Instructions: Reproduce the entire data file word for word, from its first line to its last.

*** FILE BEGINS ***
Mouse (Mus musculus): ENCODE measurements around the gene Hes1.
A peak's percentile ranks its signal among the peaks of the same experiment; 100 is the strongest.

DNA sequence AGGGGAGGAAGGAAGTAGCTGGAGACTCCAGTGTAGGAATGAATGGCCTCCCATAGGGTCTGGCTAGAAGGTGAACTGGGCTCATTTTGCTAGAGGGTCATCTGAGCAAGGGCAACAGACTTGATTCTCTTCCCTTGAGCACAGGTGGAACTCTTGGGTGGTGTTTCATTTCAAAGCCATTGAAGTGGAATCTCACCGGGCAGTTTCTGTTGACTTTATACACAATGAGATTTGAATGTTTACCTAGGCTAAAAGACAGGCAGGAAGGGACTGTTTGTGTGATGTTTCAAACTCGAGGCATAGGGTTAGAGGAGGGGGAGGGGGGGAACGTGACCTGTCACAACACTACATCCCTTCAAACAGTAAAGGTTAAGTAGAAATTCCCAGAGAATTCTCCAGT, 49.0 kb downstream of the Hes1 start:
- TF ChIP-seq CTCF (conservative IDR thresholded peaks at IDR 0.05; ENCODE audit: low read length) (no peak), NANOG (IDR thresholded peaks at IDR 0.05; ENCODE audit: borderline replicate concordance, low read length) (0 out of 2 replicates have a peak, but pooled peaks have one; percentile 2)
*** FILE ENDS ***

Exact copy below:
Mouse (Mus musculus): ENCODE measurements around the gene Hes1.
A peak's percentile ranks its signal among the peaks of the same experiment; 100 is the strongest.

DNA sequence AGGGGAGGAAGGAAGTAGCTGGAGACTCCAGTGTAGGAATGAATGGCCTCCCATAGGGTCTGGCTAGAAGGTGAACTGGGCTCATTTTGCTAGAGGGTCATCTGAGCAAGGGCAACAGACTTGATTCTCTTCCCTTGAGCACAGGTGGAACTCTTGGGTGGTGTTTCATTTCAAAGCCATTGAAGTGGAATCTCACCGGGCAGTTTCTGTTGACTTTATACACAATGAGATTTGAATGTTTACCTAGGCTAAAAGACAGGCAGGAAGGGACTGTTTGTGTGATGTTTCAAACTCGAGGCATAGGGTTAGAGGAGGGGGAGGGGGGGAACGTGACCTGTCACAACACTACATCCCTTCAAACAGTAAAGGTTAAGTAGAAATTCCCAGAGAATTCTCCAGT, 49.0 kb downstream of the Hes1 start:
- TF ChIP-seq CTCF (conservative IDR thresholded peaks at IDR 0.05; ENCODE audit: low read length) (no peak), NANOG (IDR thresholded peaks at IDR 0.05; ENCODE audit: borderline replicate concordance, low read length) (0 out of 2 replicates have a peak, but pooled peaks have one; percentile 2)